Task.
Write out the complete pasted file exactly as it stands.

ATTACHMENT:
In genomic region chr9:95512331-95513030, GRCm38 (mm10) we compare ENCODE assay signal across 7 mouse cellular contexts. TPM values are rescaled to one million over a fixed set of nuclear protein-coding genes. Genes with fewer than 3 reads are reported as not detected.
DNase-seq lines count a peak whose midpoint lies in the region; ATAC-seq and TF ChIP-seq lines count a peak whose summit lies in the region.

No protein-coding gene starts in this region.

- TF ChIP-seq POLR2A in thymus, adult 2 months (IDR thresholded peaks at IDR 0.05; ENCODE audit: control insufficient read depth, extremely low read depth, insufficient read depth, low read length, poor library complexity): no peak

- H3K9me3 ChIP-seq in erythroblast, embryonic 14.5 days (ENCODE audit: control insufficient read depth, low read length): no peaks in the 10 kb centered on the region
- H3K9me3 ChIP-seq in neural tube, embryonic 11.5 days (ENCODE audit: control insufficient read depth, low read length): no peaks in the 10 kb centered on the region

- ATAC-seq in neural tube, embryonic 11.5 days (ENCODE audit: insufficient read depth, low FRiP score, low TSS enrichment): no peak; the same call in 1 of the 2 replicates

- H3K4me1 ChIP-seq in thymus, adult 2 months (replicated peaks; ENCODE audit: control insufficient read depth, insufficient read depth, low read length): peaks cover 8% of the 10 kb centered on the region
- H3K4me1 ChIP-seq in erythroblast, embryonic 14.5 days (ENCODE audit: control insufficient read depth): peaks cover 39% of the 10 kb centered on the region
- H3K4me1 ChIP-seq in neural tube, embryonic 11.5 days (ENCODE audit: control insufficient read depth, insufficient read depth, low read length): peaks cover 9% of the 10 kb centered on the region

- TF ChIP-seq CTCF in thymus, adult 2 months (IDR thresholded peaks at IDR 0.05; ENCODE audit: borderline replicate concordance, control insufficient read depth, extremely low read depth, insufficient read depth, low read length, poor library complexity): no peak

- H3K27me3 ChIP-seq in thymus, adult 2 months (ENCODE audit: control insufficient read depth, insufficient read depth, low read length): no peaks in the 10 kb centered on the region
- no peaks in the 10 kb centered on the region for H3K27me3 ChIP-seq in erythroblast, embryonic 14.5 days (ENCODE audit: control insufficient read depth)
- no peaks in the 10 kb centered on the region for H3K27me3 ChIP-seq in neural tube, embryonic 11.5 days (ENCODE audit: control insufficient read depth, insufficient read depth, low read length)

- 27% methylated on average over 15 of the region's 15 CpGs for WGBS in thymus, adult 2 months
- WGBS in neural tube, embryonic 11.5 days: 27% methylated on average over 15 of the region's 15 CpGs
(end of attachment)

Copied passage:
In genomic region chr9:95512331-95513030, GRCm38 (mm10) we compare ENCODE assay signal across 7 mouse cellular contexts. TPM values are rescaled to one million over a fixed set of nuclear protein-coding genes. Genes with fewer than 3 reads are reported as not detected.
DNase-seq lines count a peak whose midpoint lies in the region; ATAC-seq and TF ChIP-seq lines count a peak whose summit lies in the region.

No protein-coding gene starts in this region.

- TF ChIP-seq POLR2A in thymus, adult 2 months (IDR thresholded peaks at IDR 0.05; ENCODE audit: control insufficient read depth, extremely low read depth, insufficient read depth, low read length, poor library complexity): no peak

- H3K9me3 ChIP-seq in erythroblast, embryonic 14.5 days (ENCODE audit: control insufficient read depth, low read length): no peaks in the 10 kb centered on the region
- H3K9me3 ChIP-seq in neural tube, embryonic 11.5 days (ENCODE audit: control insufficient read depth, low read length): no peaks in the 10 kb centered on the region

- ATAC-seq in neural tube, embryonic 11.5 days (ENCODE audit: insufficient read depth, low FRiP score, low TSS enrichment): no peak; the same call in 1 of the 2 replicates

- H3K4me1 ChIP-seq in thymus, adult 2 months (replicated peaks; ENCODE audit: control insufficient read depth, insufficient read depth, low read length): peaks cover 8% of the 10 kb centered on the region
- H3K4me1 ChIP-seq in erythroblast, embryonic 14.5 days (ENCODE audit: control insufficient read depth): peaks cover 39% of the 10 kb centered on the region
- H3K4me1 ChIP-seq in neural tube, embryonic 11.5 days (ENCODE audit: control insufficient read depth, insufficient read depth, low read length): peaks cover 9% of the 10 kb centered on the region

- TF ChIP-seq CTCF in thymus, adult 2 months (IDR thresholded peaks at IDR 0.05; ENCODE audit: borderline replicate concordance, control insufficient read depth, extremely low read depth, insufficient read depth, low read length, poor library complexity): no peak

- H3K27me3 ChIP-seq in thymus, adult 2 months (ENCODE audit: control insufficient read depth, insufficient read depth, low read length): no peaks in the 10 kb centered on the region
- no peaks in the 10 kb centered on the region for H3K27me3 ChIP-seq in erythroblast, embryonic 14.5 days (ENCODE audit: control insufficient read depth)
- no peaks in the 10 kb centered on the region for H3K27me3 ChIP-seq in neural tube, embryonic 11.5 days (ENCODE audit: control insufficient read depth, insufficient read depth, low read length)

- 27% methylated on average over 15 of the region's 15 CpGs for WGBS in thymus, adult 2 months
- WGBS in neural tube, embryonic 11.5 days: 27% methylated on average over 15 of the region's 15 CpGs